Exemptions for ‘only sons’
According to Azerbaijan’s Law on Military Duty and Military Service, ‘every [male] citizen of the Republic of Azerbaijan who has reached the age of 18 and who is in good health shall have a term of active military service in the army of Azerbaijan.’
An exception for a family’s only son does not figure into Azerbaijani legislation, in spite of how widely debated the issue is in the country.
Uzeyir Jafarov, a reserve lieutenant-colonel and military expert told OC Media there were no obstacles to exempting only sons from military service, as there are enough human resources in Azerbaijan.
‘We have no problem staffing the army. The number of soldiers is enough. I support at least the idea that only sons serve at the rear, not on the frontline’, Jafarov says.
Faraj Guliyev, an MP from the National Revival Movement Party and a member of the Parliamentary Committee on Defence, Security, and Corruption, told OC Media it would not be the right decision for only sons to be exempted from the military service. According to him, everyone should serve in the military.
‘The implementation of this proposal [to exempt only sons from military service] can also lead to problems in family planning. Families would give birth to only one boy to prevent their child from entering military service. The only concession on this issue may be with regard to the sons of martyrs. If a martyr has only one son, he could serve away from the frontline. His full release [from duty] is not even up for debate’, Guliyev said.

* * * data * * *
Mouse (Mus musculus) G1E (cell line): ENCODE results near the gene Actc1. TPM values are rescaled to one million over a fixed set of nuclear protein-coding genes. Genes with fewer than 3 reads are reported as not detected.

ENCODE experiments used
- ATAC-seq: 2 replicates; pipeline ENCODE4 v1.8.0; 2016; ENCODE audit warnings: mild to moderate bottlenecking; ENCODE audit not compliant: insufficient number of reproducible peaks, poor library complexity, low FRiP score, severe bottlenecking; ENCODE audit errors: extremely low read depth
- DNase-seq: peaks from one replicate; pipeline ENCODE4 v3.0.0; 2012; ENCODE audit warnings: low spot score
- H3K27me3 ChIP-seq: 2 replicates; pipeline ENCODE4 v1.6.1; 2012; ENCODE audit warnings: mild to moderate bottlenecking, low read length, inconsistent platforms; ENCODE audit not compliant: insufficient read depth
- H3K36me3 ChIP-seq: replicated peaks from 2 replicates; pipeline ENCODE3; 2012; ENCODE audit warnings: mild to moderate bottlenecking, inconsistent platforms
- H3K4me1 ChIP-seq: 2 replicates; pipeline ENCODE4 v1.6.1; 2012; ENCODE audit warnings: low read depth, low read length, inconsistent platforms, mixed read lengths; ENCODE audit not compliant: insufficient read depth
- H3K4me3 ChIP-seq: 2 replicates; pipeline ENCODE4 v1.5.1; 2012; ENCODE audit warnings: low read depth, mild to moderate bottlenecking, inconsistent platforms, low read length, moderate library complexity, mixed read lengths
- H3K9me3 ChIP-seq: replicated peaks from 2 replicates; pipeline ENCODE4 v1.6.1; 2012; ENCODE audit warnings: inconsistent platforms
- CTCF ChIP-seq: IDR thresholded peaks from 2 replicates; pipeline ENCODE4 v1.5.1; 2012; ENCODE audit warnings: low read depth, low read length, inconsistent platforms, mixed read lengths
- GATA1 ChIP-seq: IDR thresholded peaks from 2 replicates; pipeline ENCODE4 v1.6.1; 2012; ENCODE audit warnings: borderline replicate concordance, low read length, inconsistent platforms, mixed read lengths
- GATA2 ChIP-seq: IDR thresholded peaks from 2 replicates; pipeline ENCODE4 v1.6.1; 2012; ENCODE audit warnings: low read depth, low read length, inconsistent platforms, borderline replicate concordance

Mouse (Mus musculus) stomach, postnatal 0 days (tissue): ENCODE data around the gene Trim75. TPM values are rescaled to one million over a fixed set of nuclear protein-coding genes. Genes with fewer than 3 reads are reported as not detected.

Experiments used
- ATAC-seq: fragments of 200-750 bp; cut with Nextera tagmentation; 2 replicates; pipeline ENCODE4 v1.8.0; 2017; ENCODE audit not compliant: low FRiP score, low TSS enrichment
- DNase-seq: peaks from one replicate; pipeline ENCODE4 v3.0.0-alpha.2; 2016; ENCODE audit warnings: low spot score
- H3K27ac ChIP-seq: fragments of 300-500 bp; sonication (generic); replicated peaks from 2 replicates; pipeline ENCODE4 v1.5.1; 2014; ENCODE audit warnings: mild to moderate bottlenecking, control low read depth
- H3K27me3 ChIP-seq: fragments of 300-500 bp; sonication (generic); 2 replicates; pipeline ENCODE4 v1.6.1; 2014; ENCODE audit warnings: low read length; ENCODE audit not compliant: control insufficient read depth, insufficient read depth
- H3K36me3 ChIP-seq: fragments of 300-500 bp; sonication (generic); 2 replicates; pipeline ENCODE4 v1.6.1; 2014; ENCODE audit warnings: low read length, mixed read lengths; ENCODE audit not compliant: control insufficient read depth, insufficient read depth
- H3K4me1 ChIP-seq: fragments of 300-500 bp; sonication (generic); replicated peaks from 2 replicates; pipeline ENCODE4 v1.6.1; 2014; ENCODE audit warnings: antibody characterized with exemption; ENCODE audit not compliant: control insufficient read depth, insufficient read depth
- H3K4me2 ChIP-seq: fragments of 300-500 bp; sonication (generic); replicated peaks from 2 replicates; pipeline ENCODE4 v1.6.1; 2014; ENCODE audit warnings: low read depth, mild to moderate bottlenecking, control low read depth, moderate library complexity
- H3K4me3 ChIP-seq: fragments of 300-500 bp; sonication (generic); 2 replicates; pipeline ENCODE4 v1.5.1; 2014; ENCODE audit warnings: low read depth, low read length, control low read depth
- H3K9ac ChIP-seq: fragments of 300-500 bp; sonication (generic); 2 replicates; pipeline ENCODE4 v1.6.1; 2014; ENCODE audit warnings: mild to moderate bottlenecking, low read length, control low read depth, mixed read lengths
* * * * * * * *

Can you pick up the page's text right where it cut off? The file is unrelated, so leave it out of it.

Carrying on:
Although several MPs have argued for the exemptions, the majority of Azerbaijani politicians oppose the idea and favour the continuation of universal national conscription.
Zahid Oruj, an independent, pro-government MP and a member of the same committee, told OC Media that during the demographic crisis of the early 1990s, with 20,000 people lost to the Karabakh conflict alone, there were still exemptions for only sons and the issue didn’t stir any public debate. Nowadays, Oruj, like his colleague, does not favour full exemption of a family’s only son from service, arguing that it’s unfair towards families with multiple sons.
‘This would mean citizens who have two or three male children, and therefore a higher social and economic burden; they would prepare soldiers for the country, and thus they undertake a bigger proportion of care and concern for the country.’
Fariz Namazli, a lawyer and member of the Bar Association of Azerbaijan told OC Media that such a change would be met with dissatisfaction in society.
‘There are elements of discrimination here. Parents with two sons could ask “why are my two children going to the military but the son of another does not go?” ’, Namazli told OC Media.
He criticised proposals from pro-exemption politicians to allow only sons to serve at the rear rather than on the frontline, saying there are also casualties in non-combat roles.